The great West also had more desire to sell mutton and lamb, whereas wool growing depends on permanent flocks where all the mothers are saved to increase them. The amount of them now only grows enough wool to furnish yarns to carry shoddy to wearers of “woolens."
A suit of virgin wool is hard to find, and will cost $100 up. It has $5 to $6 worth of wool in it, and formerly it cost $20 to $25.
Good serviceable clothing will be a memory until America increases its flocks materially, and in the meantime (and it will be a meantime) the people can wear "antique” clothing, not knowing whether they are wearing the rags of gentle folks or beggars.
The wool and shoddy in these depraved garments will cost them many times what they should on account of the “wcol shortage;" and they can not get serviceable raiment at any price until there is more wool grown for them.
[The Ohio Sheep and Wool Growers' Association. S. M. Cleaver, Delaware, president; J. F. Walker,
Gambier, secretary; W. W. Reynolds, Utica, treasurer.)
TRUTH ABOUT WOOL SUBSTITUTES.
¡Copied from the Rural New Yorker.]
The very best linguist and logician on earth will engage in a hopeless task if he tries to justify shoddy as it is used and sold now.
Take a look from the sheep pastures. On them are sheep owned by men, women, and children. Many farmers' widows have them because they are gentle stock to keep. They cost money, care, and watching. They are on high ground and in plain sight of the assessor, listed for taxation at good figures. They are eating on valuable land, and later will need hay and corn, at a cost of high-priced labor. They are growing nice fibers to pay their owners for their outlay, and to clothe human beings in respectable, serviceable raiment, but all the efforts of their keepers, the horns on the old rams, and shotguns and Winchesters can not protect them against the competition of shoddy.
At present there is a revival of interest in sheep by wool growers, and a promise of stability for the industry. There have been such promises before, but politics sent many dejected sheep to the stockyards, and strewed bones and wool locks over the fields. There is no line of industry that men will follow unless it pays, and when gentle, dependent sheep are neglected they perish. Here is good blood now of all the breeds, with owners able and willing to quadruple the sheep, but they see an enemy as deadly as politics threatening. The unrestricted use of shoddy is a crime against the sheep. What maker of woolens will pay the real worth of wool when he can substitute it with the refuse of wool and cotton? What use has he for good fibers except to carry poor, short ones?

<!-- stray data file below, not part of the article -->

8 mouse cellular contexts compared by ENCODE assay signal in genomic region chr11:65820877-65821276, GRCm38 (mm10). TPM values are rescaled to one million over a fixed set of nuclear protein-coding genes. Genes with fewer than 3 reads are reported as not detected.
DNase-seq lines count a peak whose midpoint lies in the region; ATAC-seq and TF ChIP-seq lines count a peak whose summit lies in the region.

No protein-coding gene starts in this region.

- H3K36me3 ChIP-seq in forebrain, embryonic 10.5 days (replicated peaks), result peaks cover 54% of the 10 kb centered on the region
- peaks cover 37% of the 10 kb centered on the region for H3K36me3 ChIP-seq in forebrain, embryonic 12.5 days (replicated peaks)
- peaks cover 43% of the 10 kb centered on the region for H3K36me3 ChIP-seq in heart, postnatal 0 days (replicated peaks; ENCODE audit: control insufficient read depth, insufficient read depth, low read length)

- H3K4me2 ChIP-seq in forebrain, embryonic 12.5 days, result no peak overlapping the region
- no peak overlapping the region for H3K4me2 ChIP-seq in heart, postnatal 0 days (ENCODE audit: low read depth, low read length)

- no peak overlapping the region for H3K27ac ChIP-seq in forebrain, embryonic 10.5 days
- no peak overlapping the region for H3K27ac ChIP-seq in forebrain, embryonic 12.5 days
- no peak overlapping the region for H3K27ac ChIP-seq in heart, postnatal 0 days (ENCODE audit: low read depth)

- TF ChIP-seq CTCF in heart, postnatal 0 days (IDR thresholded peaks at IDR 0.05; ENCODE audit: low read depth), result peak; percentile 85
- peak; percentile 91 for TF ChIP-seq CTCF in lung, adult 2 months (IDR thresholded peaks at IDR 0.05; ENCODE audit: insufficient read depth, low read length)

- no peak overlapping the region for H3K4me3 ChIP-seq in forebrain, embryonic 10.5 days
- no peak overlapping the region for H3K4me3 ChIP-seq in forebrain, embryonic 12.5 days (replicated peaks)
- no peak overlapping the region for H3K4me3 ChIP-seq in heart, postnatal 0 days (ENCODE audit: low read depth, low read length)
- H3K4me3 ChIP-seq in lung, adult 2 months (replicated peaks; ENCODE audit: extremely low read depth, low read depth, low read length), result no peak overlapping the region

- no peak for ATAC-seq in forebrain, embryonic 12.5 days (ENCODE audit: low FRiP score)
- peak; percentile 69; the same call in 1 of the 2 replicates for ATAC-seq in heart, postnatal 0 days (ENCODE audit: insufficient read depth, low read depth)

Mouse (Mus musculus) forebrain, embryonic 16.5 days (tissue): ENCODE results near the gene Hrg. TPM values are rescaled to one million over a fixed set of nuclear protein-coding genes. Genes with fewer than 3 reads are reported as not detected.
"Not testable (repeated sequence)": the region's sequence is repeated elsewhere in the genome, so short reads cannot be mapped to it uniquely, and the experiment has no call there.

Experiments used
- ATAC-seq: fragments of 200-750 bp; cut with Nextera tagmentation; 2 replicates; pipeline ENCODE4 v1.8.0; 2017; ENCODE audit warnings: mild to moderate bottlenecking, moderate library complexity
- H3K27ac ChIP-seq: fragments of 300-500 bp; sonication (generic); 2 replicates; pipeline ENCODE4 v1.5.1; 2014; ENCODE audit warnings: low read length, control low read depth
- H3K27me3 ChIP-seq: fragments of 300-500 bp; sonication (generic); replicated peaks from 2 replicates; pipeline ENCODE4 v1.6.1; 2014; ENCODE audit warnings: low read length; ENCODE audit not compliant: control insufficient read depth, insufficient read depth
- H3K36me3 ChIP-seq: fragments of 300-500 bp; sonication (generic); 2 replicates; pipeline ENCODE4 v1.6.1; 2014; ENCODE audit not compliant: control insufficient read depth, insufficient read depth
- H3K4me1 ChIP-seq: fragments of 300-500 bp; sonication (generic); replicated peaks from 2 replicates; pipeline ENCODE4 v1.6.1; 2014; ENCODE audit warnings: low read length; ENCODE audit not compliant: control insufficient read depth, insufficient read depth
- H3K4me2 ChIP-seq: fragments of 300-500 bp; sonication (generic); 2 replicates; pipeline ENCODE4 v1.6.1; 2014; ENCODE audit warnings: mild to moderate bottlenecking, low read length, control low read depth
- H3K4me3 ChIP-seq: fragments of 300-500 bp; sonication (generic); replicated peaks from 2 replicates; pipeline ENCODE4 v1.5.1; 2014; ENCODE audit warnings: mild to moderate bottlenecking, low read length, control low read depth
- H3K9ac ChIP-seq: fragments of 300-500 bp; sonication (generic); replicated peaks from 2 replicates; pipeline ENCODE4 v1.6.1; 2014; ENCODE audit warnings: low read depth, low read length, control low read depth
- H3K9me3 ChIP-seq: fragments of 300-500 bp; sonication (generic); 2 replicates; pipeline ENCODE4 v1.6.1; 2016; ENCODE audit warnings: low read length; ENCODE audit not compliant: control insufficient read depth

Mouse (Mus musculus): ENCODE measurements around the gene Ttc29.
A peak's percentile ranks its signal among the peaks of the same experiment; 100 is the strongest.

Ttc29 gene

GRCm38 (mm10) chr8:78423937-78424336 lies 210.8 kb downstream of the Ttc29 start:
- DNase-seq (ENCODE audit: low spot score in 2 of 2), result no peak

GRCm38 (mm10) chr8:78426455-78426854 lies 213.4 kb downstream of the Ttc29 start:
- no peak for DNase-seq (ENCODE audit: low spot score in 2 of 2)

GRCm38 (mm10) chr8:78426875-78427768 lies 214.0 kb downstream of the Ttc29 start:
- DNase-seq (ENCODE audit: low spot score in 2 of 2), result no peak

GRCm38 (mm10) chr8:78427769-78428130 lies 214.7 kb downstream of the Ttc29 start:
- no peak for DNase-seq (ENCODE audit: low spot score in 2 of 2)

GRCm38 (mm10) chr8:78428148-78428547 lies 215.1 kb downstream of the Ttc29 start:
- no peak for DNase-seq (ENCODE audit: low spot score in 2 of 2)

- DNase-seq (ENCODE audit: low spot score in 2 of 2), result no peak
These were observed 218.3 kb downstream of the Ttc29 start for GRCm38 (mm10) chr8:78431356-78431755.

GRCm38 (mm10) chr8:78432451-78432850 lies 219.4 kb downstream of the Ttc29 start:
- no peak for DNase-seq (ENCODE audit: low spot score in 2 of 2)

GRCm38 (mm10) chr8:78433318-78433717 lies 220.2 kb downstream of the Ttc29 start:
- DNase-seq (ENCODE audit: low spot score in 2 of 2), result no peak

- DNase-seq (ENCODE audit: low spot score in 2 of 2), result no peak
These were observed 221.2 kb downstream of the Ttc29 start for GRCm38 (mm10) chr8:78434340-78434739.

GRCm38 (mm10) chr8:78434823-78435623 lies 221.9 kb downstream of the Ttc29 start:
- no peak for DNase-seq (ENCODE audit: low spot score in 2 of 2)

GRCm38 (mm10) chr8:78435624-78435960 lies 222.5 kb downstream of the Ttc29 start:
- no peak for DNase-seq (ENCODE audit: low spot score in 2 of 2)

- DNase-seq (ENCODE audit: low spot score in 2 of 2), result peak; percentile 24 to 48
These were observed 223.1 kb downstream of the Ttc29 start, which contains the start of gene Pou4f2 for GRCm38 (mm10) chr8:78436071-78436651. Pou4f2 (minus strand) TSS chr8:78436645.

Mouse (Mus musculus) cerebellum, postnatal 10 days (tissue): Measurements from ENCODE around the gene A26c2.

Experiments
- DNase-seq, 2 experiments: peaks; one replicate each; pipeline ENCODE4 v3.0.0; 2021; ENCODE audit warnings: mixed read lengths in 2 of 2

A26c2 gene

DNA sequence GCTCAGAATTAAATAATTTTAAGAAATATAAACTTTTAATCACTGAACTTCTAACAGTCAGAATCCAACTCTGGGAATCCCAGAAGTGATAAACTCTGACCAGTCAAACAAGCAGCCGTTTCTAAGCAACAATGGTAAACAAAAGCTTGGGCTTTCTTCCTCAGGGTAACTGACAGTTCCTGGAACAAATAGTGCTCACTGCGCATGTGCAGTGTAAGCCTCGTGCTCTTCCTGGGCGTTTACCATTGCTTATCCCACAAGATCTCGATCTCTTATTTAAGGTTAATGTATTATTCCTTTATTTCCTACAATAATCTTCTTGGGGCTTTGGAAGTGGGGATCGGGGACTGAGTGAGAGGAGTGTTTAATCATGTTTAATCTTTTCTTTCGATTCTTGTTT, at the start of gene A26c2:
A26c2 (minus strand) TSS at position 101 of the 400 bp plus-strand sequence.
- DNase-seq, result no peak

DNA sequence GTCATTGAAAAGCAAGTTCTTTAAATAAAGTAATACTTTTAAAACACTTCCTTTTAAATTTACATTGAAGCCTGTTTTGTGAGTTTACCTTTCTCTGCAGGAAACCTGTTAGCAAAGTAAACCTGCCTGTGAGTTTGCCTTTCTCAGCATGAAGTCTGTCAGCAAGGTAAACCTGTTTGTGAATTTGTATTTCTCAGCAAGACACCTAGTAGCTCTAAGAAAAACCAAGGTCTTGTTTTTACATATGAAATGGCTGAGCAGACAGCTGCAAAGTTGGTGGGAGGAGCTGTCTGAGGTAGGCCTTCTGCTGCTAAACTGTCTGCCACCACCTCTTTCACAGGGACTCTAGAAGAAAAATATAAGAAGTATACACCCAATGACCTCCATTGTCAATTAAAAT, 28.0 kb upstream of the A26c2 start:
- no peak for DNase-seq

Grant that it is right to salvage refuse and make some use of it, but all must allow that it is wrong to deceive anyone. There is not more than $5 worth of wool in a suit of clothes, while there is profit and pay amounting to $65 to $85.
Now after a look from the pasture, the woolgrowers' end, take a view from the suit buyers' standpoint. How many know what virgin wool is, or what shoddy is, or know how to detect the latter? Neither the law or common knowledge is protection against it. There is not a food product, for man or beast, not a bag of hog feed or fertilizer sold in the United States that dare carry the deception that every suit of clothes is privileged to carry, and there go most of the people of this goodly land, wearing more or less of the rags of others, blaming the price and unserviceability on the woolgrowers. It is only of late years that there has been reference to shoddy, and all who named it were set down on real hard. Prefacing an acrimonious harangue against the writer, the Literary Digest remarked that I “spoke very disrespectfully against shoddy." It told the truth. I have the supremist contempt and loathing for it when it passes itself for virgin wool, even as it has done on me, after growing wool for 40 years and paying a “first-class dealer," a friend, and an honest man, his highest price with his assertion that "the jobber from whom he bought had guaranteed the piece pure virgin wool." I have seen some wool, and worn a few good clothes, and think of the statements made in the defense of shoddy.